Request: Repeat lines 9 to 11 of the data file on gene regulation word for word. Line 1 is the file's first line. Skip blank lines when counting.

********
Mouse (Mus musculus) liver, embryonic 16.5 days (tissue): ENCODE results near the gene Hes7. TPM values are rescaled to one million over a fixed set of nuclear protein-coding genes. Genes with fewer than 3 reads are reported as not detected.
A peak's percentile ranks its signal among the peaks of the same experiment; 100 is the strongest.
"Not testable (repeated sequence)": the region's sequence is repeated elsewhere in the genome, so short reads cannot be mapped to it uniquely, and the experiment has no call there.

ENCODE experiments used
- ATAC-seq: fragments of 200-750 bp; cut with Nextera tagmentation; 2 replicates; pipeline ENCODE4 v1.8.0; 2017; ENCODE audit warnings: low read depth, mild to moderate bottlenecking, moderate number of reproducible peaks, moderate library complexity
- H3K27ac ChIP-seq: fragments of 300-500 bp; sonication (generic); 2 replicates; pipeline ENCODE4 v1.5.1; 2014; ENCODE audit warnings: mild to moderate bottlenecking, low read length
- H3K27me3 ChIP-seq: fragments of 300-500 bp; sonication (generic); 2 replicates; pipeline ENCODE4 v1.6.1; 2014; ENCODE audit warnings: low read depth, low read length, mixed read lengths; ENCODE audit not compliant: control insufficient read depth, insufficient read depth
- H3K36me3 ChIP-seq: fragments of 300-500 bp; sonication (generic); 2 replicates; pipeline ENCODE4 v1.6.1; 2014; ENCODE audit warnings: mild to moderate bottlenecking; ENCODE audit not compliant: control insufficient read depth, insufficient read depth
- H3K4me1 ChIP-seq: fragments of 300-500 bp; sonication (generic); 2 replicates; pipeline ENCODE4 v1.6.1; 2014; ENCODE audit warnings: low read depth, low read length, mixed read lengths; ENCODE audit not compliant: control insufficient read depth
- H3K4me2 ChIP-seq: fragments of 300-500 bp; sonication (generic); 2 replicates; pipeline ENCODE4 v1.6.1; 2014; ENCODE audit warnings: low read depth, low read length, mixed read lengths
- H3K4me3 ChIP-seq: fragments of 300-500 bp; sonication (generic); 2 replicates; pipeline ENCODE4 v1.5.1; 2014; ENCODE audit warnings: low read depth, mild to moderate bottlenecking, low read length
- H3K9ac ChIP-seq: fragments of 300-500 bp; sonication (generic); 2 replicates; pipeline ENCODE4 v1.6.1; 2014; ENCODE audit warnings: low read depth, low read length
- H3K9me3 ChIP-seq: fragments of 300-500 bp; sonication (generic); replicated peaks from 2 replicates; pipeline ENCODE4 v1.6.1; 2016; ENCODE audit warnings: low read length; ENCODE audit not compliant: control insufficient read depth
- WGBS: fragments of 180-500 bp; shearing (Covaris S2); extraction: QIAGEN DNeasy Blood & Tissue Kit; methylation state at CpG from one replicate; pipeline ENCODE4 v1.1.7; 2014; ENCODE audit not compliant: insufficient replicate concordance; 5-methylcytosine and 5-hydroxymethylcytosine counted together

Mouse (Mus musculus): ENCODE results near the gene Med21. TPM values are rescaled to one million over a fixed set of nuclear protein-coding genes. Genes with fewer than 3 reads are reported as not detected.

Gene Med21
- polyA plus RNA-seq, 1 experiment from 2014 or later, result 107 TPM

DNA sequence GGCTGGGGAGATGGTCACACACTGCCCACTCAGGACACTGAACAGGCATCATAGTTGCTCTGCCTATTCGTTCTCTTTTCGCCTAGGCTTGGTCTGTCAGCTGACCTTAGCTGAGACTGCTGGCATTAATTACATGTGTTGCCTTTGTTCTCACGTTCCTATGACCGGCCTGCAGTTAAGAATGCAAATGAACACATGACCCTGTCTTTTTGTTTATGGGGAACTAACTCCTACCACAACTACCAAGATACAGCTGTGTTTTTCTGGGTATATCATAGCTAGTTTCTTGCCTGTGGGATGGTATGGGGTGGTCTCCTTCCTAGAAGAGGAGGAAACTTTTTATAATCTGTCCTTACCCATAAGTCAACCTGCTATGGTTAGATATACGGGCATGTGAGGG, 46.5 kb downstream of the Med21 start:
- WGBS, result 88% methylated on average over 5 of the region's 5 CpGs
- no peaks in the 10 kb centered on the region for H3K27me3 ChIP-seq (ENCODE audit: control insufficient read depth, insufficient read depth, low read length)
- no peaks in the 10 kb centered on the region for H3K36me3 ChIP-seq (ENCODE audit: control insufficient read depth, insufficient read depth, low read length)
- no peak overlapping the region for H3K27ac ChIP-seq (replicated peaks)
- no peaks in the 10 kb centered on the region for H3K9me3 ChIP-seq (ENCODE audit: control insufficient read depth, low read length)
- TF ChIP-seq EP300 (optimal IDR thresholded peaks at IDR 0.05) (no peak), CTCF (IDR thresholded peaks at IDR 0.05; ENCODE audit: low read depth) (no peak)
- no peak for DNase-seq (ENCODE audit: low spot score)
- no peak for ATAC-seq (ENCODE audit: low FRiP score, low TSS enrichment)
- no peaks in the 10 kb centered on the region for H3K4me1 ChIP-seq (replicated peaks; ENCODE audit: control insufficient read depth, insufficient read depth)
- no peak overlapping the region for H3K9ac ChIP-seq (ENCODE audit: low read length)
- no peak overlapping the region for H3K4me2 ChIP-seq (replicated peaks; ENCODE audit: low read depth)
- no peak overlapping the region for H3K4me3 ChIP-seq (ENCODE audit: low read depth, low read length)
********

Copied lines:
- H3K4me1 ChIP-seq: fragments of 300-500 bp; sonication (generic); 2 replicates; pipeline ENCODE4 v1.6.1; 2014; ENCODE audit warnings: low read depth, low read length, mixed read lengths; ENCODE audit not compliant: control insufficient read depth
- H3K4me2 ChIP-seq: fragments of 300-500 bp; sonication (generic); 2 replicates; pipeline ENCODE4 v1.6.1; 2014; ENCODE audit warnings: low read depth, low read length, mixed read lengths
- H3K4me3 ChIP-seq: fragments of 300-500 bp; sonication (generic); 2 replicates; pipeline ENCODE4 v1.5.1; 2014; ENCODE audit warnings: low read depth, mild to moderate bottlenecking, low read length